First, as you know, the FBI's overriding priority today is preventing future terrorist attacks. We can not meet that mandate without moving more resources to prevention. In May, we announced our plans to the public and asked for the approval of Congress. We have proposed shifting 480 investigators to counterterrorism - about four percent of our total Agents. Of that number, around 400 would come from narcotics cases. The rest would come from violent crime and less substantial white collar crime.
If this plan is approved - and we expect it will be - we will need your help to make it work. We recognize that budgets are strained and that everyone is trying to do more with less. But as we all know, this is a time of great national need, and I must put more resources directly into the fight against terror. This realignment of resources may impact you.
In narcotics, for example, we will probably do fewer stand-alone investigations. We will remain on OCDETF and other task forces, but where we had ten to fifteen Agents on a task force, we may cut back to five or ten.
We will also continue working with you on violent crime. As a former homicide prosecutor, I know how important it is to protect our communities from this threat. But again, we may have fewer representatives on task forces, and we may work fewer bank robberies and similar cases.
Let me assure you, as we move forward, we will continue to support you. And where we do serve side-by-side, we are committed to building strong relationships with you. As I say both inside and outside the Bureau, I am convinced that the FBI is and will be only as good as its relationships with law enforcement at every level. You are that important to our future.
The second area where we need your help is in the area of leadership. Leadership and integrity are critical to the success of everything we do in law enforcement. We need you to continue being visible and vocal leaders in your departments and communities. We need for you to continue your efforts in helping shape the character of our communities. We need members of NOBLE to reach out and develop partnerships with your colleagues in law enforcement. As we refocus our missions, the FBI needs your leadership more than ever.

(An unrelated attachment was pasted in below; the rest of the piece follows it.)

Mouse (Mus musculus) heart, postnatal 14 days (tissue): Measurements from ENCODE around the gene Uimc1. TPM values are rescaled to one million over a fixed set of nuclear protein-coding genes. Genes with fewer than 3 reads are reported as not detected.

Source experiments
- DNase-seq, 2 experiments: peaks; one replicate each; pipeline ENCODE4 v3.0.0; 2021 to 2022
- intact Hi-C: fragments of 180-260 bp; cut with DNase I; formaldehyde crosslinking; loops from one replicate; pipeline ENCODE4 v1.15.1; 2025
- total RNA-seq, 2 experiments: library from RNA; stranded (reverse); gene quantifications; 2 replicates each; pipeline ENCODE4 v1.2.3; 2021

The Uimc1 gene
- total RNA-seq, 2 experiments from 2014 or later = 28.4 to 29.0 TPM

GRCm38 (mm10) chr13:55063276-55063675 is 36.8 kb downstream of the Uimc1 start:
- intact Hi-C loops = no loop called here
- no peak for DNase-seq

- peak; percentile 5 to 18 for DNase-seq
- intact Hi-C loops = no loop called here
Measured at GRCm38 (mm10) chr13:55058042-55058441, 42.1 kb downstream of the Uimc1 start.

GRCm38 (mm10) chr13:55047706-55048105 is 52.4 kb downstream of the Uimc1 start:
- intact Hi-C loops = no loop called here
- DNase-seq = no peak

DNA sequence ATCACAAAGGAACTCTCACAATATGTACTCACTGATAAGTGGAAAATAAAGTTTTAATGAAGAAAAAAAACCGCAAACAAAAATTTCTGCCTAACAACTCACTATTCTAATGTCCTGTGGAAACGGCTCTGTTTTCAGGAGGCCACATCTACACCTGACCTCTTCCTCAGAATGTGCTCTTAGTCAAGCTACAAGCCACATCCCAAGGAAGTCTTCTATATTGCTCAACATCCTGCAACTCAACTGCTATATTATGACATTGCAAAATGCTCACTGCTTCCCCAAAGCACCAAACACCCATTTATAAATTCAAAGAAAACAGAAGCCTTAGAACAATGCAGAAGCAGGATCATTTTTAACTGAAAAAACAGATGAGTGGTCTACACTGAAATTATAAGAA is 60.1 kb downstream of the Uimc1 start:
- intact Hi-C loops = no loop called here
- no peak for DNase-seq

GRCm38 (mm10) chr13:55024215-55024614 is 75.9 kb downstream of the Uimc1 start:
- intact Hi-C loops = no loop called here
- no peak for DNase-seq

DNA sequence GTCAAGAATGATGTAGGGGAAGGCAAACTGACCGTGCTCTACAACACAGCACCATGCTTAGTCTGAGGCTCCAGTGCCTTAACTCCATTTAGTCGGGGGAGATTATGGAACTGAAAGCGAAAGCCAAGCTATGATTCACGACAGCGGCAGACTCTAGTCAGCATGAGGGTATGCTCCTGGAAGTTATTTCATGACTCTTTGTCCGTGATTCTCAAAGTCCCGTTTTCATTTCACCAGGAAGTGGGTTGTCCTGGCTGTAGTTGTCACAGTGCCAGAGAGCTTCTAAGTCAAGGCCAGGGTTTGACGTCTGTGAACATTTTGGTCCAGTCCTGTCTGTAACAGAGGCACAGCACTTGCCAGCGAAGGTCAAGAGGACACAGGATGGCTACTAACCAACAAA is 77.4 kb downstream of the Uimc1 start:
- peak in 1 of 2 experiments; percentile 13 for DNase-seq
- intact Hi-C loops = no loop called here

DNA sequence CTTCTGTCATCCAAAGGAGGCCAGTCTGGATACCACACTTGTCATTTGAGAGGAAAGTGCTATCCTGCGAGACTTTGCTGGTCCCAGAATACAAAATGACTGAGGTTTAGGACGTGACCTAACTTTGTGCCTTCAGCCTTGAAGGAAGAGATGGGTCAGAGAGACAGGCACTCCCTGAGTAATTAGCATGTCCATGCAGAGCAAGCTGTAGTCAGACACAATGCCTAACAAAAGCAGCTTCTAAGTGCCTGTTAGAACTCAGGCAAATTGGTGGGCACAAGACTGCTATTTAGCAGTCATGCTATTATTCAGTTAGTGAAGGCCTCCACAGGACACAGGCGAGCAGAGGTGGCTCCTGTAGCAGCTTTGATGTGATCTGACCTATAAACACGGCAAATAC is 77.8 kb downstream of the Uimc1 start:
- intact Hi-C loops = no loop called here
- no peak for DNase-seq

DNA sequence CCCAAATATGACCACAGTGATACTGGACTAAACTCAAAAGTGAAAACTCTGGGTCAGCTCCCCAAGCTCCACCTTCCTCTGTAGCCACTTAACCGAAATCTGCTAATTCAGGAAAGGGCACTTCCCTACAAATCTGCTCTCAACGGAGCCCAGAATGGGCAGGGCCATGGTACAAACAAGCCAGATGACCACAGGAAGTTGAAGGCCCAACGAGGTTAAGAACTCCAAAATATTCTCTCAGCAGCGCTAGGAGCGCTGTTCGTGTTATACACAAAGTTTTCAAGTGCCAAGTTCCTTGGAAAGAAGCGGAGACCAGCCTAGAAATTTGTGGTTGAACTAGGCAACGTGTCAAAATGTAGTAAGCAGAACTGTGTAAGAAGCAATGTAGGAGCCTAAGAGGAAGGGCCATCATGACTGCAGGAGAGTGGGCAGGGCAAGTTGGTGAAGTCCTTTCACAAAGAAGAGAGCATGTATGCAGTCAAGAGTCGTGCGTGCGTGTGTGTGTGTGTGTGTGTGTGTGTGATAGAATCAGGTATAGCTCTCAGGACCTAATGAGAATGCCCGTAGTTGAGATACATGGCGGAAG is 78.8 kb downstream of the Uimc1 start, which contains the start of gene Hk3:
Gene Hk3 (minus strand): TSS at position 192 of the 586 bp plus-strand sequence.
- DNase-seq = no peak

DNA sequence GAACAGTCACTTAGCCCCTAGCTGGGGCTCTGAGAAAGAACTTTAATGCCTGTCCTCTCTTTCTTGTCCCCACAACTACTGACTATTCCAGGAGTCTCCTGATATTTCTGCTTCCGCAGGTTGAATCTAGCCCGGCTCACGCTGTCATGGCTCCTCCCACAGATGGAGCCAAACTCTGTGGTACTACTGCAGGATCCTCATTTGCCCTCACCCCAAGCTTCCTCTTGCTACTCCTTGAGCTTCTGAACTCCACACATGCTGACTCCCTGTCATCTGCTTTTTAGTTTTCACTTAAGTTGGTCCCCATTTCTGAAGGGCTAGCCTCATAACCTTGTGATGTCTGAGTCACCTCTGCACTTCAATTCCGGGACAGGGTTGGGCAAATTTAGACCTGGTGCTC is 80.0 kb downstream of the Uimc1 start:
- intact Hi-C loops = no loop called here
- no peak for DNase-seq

I mentioned earlier that this past year has been tough for all of us. In less than two months, the one-year anniversary of the attacks of September 11 will be upon us. And it will bring back a flood of memories for us all -- not only the shock and horror, but the feelings of gratitude and respect for the incredible heroes of that day.
Recently, we unveiled a powerful memorial built at Quantico honoring the law enforcement and public safety heroes of September 11. The memorial was a gift of the 207th session of the National Academy, the first class to graduate following the attacks. It stands eight feet tall, and it shows the twin towers rising from a base shaped like the Pentagon. Connecting the towers is an outline of the state of Pennsylvania, a tribute to the victims of Flight 93.
The towers carry the following inscription: "Dedicated to the courage, spirit, and sacrifice of those who perished in the struggle to save others and those who persevered to protect freedom, September 11, 2001."
This memorial reminds all of us at the FBI of how we are one family in law enforcement, how the loss of each and every one of our colleagues affects us all so deeply. The memorial reminds us of FBI Special Agent Lenny Hatton, who died that morning trying to save lives. And it reminds us of the 70 other brave law enforcement professionals who made the ultimate sacrifice for our country. They are an inspiration to all of us, reminding us of what we are fighting for every day.
The heroic efforts of our own on September 11 reminds us of the real strength of our law enforcement community. We need that strength more than ever. We need to be one family, united in friendship and trust. We need to be leaders committed to building the close and abiding partnerships so vital to safeguarding our children and protecting our country. Together, we can assure justice and realize the dream of all law enforcement for a strong, safe, and diverse America.
Thanks and God bless.